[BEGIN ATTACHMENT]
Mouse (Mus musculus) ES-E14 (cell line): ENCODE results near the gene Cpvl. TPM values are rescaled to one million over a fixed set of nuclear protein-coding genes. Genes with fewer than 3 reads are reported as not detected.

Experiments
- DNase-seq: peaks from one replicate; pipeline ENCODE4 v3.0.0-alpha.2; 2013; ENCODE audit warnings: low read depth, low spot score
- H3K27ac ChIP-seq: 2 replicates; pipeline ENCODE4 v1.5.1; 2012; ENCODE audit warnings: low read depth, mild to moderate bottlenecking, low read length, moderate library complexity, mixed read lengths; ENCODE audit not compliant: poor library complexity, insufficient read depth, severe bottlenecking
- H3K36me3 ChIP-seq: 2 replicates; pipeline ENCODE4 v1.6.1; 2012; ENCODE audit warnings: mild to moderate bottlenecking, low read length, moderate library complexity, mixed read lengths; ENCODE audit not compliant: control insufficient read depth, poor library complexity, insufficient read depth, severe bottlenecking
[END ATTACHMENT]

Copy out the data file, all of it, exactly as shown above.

Mouse (Mus musculus) ES-E14 (cell line): ENCODE results near the gene Cpvl. TPM values are rescaled to one million over a fixed set of nuclear protein-coding genes. Genes with fewer than 3 reads are reported as not detected.

Experiments
- DNase-seq: peaks from one replicate; pipeline ENCODE4 v3.0.0-alpha.2; 2013; ENCODE audit warnings: low read depth, low spot score
- H3K27ac ChIP-seq: 2 replicates; pipeline ENCODE4 v1.5.1; 2012; ENCODE audit warnings: low read depth, mild to moderate bottlenecking, low read length, moderate library complexity, mixed read lengths; ENCODE audit not compliant: poor library complexity, insufficient read depth, severe bottlenecking
- H3K36me3 ChIP-seq: 2 replicates; pipeline ENCODE4 v1.6.1; 2012; ENCODE audit warnings: mild to moderate bottlenecking, low read length, moderate library complexity, mixed read lengths; ENCODE audit not compliant: control insufficient read depth, poor library complexity, insufficient read depth, severe bottlenecking